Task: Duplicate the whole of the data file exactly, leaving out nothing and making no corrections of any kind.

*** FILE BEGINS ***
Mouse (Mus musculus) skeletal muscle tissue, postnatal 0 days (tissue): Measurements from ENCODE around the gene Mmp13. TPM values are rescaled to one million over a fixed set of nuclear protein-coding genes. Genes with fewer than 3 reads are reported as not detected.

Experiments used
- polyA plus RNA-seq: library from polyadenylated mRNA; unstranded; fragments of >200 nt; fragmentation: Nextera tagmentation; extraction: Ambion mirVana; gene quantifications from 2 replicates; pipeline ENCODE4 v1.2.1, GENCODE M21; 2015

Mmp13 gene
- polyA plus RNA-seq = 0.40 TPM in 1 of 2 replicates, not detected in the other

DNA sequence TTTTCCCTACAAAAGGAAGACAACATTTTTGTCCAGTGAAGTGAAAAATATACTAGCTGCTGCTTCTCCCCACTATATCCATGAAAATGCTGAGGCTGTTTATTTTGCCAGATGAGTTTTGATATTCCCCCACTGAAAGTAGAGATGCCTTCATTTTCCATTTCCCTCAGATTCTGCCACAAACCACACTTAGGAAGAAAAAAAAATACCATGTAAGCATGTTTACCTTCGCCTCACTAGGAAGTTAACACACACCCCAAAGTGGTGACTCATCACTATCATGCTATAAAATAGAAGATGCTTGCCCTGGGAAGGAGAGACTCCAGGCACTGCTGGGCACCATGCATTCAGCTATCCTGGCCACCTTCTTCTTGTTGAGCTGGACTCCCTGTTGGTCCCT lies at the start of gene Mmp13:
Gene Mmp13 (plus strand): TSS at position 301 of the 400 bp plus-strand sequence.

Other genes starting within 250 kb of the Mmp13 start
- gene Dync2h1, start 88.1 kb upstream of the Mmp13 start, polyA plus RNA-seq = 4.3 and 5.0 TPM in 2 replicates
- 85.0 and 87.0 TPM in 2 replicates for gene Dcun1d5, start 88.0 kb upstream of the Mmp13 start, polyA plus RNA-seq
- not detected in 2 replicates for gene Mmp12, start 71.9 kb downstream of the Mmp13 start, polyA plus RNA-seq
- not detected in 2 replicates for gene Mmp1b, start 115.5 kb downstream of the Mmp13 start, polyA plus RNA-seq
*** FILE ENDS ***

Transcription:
Mouse (Mus musculus) skeletal muscle tissue, postnatal 0 days (tissue): Measurements from ENCODE around the gene Mmp13. TPM values are rescaled to one million over a fixed set of nuclear protein-coding genes. Genes with fewer than 3 reads are reported as not detected.

Experiments used
- polyA plus RNA-seq: library from polyadenylated mRNA; unstranded; fragments of >200 nt; fragmentation: Nextera tagmentation; extraction: Ambion mirVana; gene quantifications from 2 replicates; pipeline ENCODE4 v1.2.1, GENCODE M21; 2015

Mmp13 gene
- polyA plus RNA-seq = 0.40 TPM in 1 of 2 replicates, not detected in the other

DNA sequence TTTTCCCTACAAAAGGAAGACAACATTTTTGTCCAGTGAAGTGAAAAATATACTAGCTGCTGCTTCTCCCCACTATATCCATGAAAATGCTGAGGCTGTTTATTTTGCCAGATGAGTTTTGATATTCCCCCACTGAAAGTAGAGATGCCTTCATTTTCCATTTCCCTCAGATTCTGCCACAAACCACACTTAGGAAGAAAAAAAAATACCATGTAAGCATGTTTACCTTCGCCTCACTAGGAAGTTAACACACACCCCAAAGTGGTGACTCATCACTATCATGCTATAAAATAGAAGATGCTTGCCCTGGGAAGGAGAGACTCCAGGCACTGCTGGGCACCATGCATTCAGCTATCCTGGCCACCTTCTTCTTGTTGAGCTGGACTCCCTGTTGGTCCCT lies at the start of gene Mmp13:
Gene Mmp13 (plus strand): TSS at position 301 of the 400 bp plus-strand sequence.

Other genes starting within 250 kb of the Mmp13 start
- gene Dync2h1, start 88.1 kb upstream of the Mmp13 start, polyA plus RNA-seq = 4.3 and 5.0 TPM in 2 replicates
- 85.0 and 87.0 TPM in 2 replicates for gene Dcun1d5, start 88.0 kb upstream of the Mmp13 start, polyA plus RNA-seq
- not detected in 2 replicates for gene Mmp12, start 71.9 kb downstream of the Mmp13 start, polyA plus RNA-seq
- not detected in 2 replicates for gene Mmp1b, start 115.5 kb downstream of the Mmp13 start, polyA plus RNA-seq